So everything in Rawhide must be compiled with -fPIC?

Till Maas opensource at
Fri Feb 20 18:55:48 UTC 2015

On Fri, Feb 20, 2015 at 05:21:59PM +0000, Peter Robinson wrote:
> >> I've never argumented against the goal that web browser or all network aware
> >> services should be PIEs, after all, why would we (Ulrich Drepper and myself)
> >> add the PIE support into the toolchain otherwise?
> >> I'm just not convinced most of the unpriviledged programs should be PIEs.
> >
> > Thanks to e.g. e-mail about any program can be made to run untrusted
> > data, e.g. PDF readers, office suites, image viewers, if you open an
> > attachment of the respective type. Therefore it makes a sane default
> > IMHO. It is also something to attract users that care about security
> > very much to Fedora.
> So your saying here that this is miraculously going to stop people
> from running random binaries that are being emailed to them? Or is
> just going stop people from running random non PIC/PIE binaries? I
> don't buy that this is a miracle fix to that problem. How then does it
> affect other third party binaries not compiled with PIC/PIE that
> people might wish to run?

No, am am saying I can open PDF documents knowing that I did what I
could to be secure when open it etc. Also I know that if recommend
people Fedora and give basic guidelines, that they are as good protected
as possible.

> More over in the Change request [1] I don't see any evidence with
> examples, links to research papers etc on how this makes things more
> secure.... all I see is basically "because SECURITY man!!!" . The
> feature says "our users less likely become victims of attacks" but
> which sort of attacks, how does it improve security. I understand why

There were a lot of details given in several tickets and discussions,
since this is nothing new. As with other Changes there was a public
discussion on this list and the FESCo discussions were public as well.

> we'd want it on remotely accessible daemons and long running back
> ground processes, even things like mail clients that connect to the
> internet. There is absolutely no technical detail in the change, other

There are already packaging guidelines with clear MUST criteria that are
not followed and SHOULD criteria that are usually ignored. If you look
at exploits happening in the Windows world, it is not just things that
do network communication themselves, but also tools that process data
that came from the Internet. And if you think about it, there is hardly
anything that might not process untrusted data.

> than the technical change to implement it, there's no mention that it
> will have an impact on performance, with numbers to back it up, across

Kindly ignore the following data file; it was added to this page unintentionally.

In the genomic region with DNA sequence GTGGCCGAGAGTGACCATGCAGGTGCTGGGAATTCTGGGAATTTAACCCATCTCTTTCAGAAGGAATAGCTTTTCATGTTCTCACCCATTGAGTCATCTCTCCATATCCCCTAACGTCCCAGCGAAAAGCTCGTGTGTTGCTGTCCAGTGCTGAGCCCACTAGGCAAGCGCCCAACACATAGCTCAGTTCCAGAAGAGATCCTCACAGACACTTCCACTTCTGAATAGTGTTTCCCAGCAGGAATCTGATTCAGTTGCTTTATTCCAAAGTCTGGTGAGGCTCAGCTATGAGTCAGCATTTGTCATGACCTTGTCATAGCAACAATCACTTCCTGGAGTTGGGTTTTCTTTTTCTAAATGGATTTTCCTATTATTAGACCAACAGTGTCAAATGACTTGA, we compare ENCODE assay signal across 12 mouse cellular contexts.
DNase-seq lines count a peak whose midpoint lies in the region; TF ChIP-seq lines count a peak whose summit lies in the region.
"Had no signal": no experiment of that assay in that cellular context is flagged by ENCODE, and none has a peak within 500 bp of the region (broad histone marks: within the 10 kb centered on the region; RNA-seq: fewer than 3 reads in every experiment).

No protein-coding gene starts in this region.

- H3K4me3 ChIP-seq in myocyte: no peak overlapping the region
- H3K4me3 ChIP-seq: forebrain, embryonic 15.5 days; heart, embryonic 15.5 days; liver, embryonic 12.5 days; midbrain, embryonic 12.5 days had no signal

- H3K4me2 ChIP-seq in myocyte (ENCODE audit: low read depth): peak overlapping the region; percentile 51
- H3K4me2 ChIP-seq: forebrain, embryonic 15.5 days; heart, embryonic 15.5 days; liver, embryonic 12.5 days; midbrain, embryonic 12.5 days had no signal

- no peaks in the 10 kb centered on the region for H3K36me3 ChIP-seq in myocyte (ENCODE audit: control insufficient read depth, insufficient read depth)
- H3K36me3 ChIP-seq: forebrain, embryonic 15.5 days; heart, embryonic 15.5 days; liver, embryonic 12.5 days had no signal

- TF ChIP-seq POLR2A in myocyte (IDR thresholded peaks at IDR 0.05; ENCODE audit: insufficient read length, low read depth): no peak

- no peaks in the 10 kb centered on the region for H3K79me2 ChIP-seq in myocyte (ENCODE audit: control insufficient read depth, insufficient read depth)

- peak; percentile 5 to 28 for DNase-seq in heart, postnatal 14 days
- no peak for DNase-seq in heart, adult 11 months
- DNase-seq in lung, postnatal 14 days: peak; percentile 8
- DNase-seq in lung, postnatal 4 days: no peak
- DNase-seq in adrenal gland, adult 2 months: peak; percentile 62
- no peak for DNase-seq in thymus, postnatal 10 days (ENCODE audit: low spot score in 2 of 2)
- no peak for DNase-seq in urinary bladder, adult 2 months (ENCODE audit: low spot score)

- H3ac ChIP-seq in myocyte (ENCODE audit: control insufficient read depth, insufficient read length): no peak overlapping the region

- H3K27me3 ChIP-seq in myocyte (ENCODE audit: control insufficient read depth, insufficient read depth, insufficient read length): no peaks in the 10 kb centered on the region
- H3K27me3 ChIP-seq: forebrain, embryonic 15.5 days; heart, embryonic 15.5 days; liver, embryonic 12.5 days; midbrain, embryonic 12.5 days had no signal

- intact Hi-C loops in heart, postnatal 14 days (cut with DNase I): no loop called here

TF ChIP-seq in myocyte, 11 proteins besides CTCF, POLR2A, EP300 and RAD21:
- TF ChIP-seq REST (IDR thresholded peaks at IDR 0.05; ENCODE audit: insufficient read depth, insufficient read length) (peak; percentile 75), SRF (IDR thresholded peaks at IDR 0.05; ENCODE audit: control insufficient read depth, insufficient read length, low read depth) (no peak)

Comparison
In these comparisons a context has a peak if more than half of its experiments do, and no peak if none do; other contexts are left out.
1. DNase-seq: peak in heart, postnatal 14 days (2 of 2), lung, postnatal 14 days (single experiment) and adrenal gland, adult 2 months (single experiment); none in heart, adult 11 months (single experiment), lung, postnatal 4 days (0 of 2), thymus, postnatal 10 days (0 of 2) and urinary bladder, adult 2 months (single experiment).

> the three primary architectures.

So how much performance impact is acceptable?

> Given that the person who actually wrote the code to implement the
> actual functionality has grave concerns about it's usefulness and
> impact to end users and packagers. I'm also concerned that he will be
> the person that will need to fix problems are likely going to be seen
> by packagers and not you as the person proposing the change? Do you
> have the time and ability to deal with these problems? Having dealt
> with these issues across a number of architectures and having had to
> ask Jakob nicely for his time and assistance when there's been issues
> from his response I'm not sure you've got his buy in to deal with
> this.

So because I proposed the change, I will have to do everything alone?
There were already several people that supported this and if there are
problems, I will deal with them. However, the proposal was accepted and
I do not see that this is a requirement that other Changes or Features
needed to fulfill. And I as a package maintainer also do work that
results from other people proposing changes. So what is different here?
I am actually uncomfortable to discuss what Jakub is willing to do.
Obviously I will ask him for help if needed and from the discussions
about this Change I made only good experiences, but obviously with all
volunteer effort in Fedora, I know I cannot demand anything. But I do
not see much value in discussions ifs and whens, when there are no

> Also I've seen no performance analysis across all three architectures
> to see the impact. I'll happily send you an XO-1 to test on (our
> lowest supported device on i686 and also one of our most widely
> deployed Fedora device) and ARM hardware if you've not got access to
> test.

What do you want to have tested and how much performance impact is
acceptable? Since we are early in the Fedora 23 development process,
there is still a lot of time to do tests.

> Fedora users tend to keep hardware around for longer time than a lot
> of enterprises, it's also a distro used a lot in the developing world
> on low end cheap hardware because the rest of the world isn't
> necessarily so privileged as to be able afford the latest and greatest
> and I think we need to consider that along side "possible" security
> improvements!

I know, I bought myself hardware that I cannot use because Fedora ceases
to support it.


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